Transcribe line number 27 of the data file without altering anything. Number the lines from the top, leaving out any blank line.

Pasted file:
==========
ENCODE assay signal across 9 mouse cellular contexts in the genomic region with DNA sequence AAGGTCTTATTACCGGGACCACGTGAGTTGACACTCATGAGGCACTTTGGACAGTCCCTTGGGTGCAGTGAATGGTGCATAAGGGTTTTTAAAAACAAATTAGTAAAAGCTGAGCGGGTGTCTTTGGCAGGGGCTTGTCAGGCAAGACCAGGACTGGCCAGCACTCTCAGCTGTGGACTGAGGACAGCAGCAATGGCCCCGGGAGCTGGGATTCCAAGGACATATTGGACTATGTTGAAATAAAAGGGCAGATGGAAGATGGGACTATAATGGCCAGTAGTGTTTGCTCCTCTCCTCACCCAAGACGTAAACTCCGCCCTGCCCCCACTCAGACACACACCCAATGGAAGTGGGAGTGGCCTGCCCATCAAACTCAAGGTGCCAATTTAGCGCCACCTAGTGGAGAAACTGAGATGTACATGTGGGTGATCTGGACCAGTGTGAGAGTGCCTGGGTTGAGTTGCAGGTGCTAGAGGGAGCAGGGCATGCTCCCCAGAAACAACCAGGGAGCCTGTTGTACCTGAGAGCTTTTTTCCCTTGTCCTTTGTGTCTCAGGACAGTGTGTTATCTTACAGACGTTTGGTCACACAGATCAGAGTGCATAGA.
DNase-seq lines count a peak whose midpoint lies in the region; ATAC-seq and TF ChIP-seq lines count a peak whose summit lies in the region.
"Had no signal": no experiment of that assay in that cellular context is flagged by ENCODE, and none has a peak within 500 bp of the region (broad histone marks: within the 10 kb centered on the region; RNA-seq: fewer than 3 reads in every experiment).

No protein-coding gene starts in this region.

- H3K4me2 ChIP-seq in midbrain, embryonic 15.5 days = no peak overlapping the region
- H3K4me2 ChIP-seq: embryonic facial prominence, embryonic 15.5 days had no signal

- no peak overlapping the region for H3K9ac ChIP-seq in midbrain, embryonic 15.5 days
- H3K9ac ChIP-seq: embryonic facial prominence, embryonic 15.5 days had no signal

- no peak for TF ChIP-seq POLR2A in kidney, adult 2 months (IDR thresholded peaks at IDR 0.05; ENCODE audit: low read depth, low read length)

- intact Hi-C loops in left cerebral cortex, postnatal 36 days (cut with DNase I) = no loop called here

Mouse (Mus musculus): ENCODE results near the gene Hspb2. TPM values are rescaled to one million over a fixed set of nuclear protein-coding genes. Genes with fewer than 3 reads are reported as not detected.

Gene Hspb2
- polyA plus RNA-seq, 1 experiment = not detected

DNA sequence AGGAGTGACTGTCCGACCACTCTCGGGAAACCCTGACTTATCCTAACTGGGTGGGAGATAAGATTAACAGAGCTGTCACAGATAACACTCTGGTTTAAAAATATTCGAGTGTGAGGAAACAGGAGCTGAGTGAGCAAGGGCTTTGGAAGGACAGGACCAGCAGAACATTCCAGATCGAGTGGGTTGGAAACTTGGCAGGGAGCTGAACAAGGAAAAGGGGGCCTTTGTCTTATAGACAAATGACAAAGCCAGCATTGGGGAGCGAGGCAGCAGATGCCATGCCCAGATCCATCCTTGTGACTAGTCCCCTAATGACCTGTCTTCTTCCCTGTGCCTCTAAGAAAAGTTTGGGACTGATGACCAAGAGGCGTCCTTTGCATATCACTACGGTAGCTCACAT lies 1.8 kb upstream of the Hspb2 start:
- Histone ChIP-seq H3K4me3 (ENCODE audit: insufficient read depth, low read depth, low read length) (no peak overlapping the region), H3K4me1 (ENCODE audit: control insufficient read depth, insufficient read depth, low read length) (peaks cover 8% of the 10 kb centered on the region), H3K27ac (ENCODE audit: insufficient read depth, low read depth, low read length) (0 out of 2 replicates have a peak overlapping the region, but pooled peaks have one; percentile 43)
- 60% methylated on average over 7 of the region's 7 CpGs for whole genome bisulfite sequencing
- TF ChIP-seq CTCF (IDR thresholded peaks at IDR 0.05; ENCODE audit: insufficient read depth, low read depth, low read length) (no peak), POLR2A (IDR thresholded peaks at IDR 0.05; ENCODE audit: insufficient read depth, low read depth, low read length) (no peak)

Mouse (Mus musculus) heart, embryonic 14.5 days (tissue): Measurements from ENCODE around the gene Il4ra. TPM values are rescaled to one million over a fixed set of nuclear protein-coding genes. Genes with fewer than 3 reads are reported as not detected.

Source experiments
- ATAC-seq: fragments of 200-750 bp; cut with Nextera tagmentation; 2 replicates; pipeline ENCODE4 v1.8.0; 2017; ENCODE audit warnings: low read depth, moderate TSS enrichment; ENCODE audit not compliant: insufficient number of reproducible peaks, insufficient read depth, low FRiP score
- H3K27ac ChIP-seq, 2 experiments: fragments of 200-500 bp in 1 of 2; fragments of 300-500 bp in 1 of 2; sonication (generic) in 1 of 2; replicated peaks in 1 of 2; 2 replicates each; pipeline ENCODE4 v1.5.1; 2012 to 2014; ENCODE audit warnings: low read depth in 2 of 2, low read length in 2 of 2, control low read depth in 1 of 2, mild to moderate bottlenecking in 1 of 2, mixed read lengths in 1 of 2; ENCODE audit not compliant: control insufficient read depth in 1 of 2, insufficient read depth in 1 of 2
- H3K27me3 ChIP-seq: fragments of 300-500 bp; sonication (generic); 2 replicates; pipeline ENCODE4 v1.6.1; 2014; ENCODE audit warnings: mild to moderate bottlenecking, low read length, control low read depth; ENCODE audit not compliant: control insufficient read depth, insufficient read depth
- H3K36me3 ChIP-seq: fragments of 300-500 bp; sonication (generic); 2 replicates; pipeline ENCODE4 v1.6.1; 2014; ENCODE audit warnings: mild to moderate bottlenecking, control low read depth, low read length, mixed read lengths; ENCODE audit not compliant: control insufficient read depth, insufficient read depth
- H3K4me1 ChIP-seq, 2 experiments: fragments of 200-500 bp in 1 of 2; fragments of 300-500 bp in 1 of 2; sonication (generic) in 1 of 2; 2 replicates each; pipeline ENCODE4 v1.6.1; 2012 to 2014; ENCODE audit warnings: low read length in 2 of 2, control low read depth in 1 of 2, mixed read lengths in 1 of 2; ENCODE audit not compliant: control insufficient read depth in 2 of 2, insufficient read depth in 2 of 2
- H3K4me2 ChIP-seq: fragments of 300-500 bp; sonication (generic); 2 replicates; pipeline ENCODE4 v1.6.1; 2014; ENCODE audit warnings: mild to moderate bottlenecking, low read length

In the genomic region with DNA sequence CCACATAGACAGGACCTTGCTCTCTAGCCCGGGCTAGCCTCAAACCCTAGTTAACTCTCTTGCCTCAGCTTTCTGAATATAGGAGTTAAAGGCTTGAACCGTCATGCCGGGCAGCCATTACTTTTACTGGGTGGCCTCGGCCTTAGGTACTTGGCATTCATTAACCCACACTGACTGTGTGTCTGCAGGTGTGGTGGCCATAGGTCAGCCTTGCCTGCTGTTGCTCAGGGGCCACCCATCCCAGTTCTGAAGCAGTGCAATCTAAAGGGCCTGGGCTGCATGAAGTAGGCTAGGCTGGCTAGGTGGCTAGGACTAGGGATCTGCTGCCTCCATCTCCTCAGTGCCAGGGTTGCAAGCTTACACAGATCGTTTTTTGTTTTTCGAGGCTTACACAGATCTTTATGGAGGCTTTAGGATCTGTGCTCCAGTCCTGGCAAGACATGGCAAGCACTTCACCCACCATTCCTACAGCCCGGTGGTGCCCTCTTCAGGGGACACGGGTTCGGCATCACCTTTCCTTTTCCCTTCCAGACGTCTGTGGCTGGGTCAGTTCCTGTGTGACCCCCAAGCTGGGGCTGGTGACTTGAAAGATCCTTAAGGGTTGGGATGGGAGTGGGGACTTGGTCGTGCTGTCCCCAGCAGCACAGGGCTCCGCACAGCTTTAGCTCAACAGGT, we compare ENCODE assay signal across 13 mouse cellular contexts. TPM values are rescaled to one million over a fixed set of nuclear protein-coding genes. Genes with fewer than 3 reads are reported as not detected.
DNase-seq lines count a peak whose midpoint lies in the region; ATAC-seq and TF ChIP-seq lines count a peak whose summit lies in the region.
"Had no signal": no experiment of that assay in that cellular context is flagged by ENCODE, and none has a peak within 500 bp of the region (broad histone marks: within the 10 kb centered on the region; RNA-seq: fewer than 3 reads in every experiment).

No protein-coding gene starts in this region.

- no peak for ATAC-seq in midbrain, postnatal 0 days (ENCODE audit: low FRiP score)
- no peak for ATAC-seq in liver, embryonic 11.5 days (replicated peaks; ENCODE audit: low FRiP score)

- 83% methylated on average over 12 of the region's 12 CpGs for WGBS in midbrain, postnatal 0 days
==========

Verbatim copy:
DNase-seq lines count a peak whose midpoint lies in the region; ATAC-seq and TF ChIP-seq lines count a peak whose summit lies in the region.